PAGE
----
As a professional cheerleader, you can’t just be all beauty and no brains. Coaches want their cheerleaders to represent the team well, and that means being able to hold intelligent conversations and relate to a wide range of people. This requirement is justifiable, and likely isn’t difficult for most aspiring cheerleaders to fulfill, seeing as more than 80 percent of people in the United States hold a high school degree, according to the U.S. Department of Education.

And this condition isn’t specific to cheerleading. Almost every employer requires its employees to have at least completed high school or received their GED. But, in addition to it being a blanket requirement for most jobs, for professional cheerleading, specifically, it ensures that a candidate will be able to meet the demands of the team, without being pressured to drop out of high school.

It’s common, also, for professional cheerleaders to have been recruited after high school to cheer either competitively or cheer for a college sports team, so, again, generally not a difficult box to check for most. And, though most teams do, there are some teams that do not have education requirements.

But almost every team administers a test to its candidates on their NFL and dancing knowledge, so it can only help to have finished high school and have a familiarity with testing of some variation.

11 They Must Be Able To Tolerate The Demanding Time Commitment

Cheering professionally is a huge time commitment, with three-to-four-hour practices sometimes four times per week. And that’s not including long game days and travel for away games – if you’re on a team that travels with its cheerleaders.

One former Philadelphia Eagles cheerleader, Tiffany Monroe, told TIME, “I really felt like I had two full-time jobs during the season.” And she said she felt like “the season never really ended,” except for a “little” break the girls got in February of each season.

But if you don’t meet the time commitment expectations, you risk penalization.

The Dallas Cowboys Cheerleaders, who are one of the most famous cheering squads in the world, are encouraged to refrain from auditioning if they know they will not be able to attend every single rehearsal, event, game, and whatever else they’re asked to do.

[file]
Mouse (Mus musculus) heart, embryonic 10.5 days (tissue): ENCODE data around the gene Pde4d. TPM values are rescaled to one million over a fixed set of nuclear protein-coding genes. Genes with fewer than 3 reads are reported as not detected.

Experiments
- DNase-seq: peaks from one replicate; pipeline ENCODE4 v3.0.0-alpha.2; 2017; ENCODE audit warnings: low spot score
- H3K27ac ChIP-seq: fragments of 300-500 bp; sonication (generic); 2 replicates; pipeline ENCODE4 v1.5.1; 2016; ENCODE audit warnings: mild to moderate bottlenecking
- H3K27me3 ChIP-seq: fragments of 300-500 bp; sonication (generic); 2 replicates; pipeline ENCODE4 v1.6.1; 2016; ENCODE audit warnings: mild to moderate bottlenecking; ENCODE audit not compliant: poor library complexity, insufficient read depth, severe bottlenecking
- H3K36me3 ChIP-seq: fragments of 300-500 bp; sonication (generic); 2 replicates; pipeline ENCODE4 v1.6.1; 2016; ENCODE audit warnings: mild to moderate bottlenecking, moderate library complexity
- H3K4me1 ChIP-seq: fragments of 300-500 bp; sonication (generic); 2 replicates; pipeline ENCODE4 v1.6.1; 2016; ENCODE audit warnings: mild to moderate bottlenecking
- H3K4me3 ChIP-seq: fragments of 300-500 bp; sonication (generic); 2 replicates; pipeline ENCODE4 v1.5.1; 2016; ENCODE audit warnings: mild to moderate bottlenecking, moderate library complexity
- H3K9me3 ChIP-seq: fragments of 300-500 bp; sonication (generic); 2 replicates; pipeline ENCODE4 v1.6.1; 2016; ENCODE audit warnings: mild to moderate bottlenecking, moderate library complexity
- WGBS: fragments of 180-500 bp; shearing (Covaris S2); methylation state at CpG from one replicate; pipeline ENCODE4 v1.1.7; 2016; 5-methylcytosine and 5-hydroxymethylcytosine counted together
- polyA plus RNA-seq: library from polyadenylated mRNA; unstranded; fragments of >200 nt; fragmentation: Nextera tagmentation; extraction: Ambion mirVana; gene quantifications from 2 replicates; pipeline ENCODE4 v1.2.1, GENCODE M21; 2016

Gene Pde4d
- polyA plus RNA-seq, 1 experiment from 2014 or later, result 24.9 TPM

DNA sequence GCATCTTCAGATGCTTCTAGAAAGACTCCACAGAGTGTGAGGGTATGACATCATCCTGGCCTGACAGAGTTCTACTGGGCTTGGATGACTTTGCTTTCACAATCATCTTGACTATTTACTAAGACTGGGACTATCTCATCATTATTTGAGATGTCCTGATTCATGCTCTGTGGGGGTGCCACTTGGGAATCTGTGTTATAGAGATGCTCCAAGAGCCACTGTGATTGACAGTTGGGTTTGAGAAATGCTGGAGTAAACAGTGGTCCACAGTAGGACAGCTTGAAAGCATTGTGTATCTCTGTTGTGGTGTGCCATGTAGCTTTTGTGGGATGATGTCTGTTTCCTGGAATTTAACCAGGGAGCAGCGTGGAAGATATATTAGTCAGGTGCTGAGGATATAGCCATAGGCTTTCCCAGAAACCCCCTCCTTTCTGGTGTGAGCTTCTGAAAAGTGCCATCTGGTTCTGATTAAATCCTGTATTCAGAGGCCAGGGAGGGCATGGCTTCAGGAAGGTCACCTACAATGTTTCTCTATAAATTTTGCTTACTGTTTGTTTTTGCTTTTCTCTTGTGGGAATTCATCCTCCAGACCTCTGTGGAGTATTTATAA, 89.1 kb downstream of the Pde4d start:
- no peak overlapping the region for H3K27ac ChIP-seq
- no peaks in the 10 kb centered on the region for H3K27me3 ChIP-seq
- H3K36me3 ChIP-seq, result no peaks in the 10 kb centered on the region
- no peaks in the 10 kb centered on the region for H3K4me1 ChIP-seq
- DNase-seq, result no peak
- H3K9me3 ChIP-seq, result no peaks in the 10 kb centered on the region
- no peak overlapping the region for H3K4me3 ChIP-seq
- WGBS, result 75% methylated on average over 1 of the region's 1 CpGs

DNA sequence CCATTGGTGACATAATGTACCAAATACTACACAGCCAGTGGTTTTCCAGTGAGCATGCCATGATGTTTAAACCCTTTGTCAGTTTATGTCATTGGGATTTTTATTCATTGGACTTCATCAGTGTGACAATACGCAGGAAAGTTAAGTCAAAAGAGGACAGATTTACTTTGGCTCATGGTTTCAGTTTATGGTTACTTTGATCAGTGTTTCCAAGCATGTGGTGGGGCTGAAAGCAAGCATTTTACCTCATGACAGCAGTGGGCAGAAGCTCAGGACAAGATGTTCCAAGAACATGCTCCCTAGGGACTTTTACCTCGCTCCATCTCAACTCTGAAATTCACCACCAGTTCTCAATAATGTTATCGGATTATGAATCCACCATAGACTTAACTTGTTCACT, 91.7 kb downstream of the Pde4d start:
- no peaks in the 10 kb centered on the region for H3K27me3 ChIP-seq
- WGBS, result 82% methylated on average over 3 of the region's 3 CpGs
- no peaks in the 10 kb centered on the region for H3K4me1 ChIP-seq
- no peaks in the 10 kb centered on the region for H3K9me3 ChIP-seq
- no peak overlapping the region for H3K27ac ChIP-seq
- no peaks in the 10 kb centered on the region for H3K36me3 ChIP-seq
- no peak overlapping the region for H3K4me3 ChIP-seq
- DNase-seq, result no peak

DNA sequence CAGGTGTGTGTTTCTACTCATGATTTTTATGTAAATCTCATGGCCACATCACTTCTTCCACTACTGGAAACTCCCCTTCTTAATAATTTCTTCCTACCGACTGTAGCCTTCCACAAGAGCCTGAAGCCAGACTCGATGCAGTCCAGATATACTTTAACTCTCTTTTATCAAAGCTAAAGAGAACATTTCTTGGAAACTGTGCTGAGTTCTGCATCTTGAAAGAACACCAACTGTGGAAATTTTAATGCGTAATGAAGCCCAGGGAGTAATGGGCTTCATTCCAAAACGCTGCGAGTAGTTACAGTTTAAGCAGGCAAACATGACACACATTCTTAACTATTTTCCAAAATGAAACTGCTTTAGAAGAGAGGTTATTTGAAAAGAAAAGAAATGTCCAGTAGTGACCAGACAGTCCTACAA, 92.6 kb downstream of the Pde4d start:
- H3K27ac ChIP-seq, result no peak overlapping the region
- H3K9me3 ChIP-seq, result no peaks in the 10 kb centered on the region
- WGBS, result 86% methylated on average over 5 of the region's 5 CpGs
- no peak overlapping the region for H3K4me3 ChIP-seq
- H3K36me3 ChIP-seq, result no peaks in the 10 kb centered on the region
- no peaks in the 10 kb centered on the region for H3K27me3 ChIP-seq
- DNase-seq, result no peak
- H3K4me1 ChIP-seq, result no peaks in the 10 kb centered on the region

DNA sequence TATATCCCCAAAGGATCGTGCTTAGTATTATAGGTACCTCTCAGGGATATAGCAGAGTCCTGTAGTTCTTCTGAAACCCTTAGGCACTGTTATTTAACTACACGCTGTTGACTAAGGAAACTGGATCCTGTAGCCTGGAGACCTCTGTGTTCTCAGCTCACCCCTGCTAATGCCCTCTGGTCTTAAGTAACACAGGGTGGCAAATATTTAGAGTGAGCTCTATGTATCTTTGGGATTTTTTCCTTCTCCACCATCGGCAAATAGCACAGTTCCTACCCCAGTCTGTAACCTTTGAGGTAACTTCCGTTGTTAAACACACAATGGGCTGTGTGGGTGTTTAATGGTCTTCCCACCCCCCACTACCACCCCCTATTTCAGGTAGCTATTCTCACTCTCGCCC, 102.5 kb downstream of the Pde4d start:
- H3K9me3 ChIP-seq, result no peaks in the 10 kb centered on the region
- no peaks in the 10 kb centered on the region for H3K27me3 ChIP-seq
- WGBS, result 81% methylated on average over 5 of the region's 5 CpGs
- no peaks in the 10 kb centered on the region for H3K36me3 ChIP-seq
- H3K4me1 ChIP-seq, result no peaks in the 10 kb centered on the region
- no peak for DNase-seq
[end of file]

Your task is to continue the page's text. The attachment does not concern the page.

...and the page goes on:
Being late to a practice or any scheduled team event could likely result in a hefty fine, sometimes reaching or going above $100, which is more than most cheerleaders make per game, depending on the team.

And, of course, professional cheer schedules vary, but they’re all indisputably demanding, even during what is supposed to be “off-season.” Cheerleaders who make the team must sign a one-year contract, during which they are obligated to meet all demands that, by signing the document, they agreed to meet.

10 They Must Bring A Full-Body Photo Of Themselves On Audition Day For The Team To Keep

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There’s no denying that appearance matters in the cheerleading world, and especially at a professional level. Every team requires that, on audition day, all prospective cheerleaders bring a full-body 5” by 7” photo or photo composite of themselves for the coaches to keep. The composite would include multiple pictures, sometimes three, that show the cheerleader in different outfits, maybe making different faces or holding different props, like a football or something that shows an aspect of their character.

The photo (or photos) must be recent, unedited, and a good representation of the cheerleader’s demeanor and personality, as well as her physique and fitness level – so choose the photo wisely.

And it's not for nothing; a large part of being a professional cheerleader is being photogenic, for things like promotional videos, posters, and calendars. On the Washington Redskins audition FAQs section, the team mentions “the model aspect of the squad has grown,” so it added a “photogenic” round to auditions in order to judge how comfortable the prospective cheerleader is in front of a camera.

And if a girl is not photogenic, that could prevent her from being able to join the team, even if her dancing ability, her appearance, and her personality are up to the team’s standards.

9 They Must Have Performance-Ready Hair And Makeup At All Times

Whether you’ve already made the team or you’re trying to convince someone to let you on, there’s pressure to always look your best. One former NFL cheerleader wrote in a Cosmopolitan editorial, “I quickly found out that the hardest part of professional cheerleading isn't learning the eight counts, high kicks, or whatever cheesy dance move we were being taught. It was always looking perfect. Our contracts actually said, ‘Your appearance must be impeccable at all times.’"

Once professional cheerleaders are hired, they can expect to spend a lot of time and money (out of pocket) on their appearance.

Stylized hair, manicured nails and toes, a tan, and makeup must be kept up at all times.

The issue with this, though, is that most teams require their cheerleaders to have their hair and makeup be done by certain stylists… and they still don’t cover the cost, whatever ridiculous amount it may be. And if you’re looking to change your style while you’re under contract with the team, you can’t – well, at least not without permission from the coaches.

Oh, and the coaches can “force” you to change your hair color or cut if they think your look doesn’t fit in with that of the team. The Cosmopolitan editorial read, “One day, I was told to go to a preordained salon and pay out of my own pocket to have my hair dyed a different color, one that they’d chosen for me. Their reasoning? My natural hue made me look ‘too ethnic.’ My half-white, half-Latina jaw nearly hit the floor.”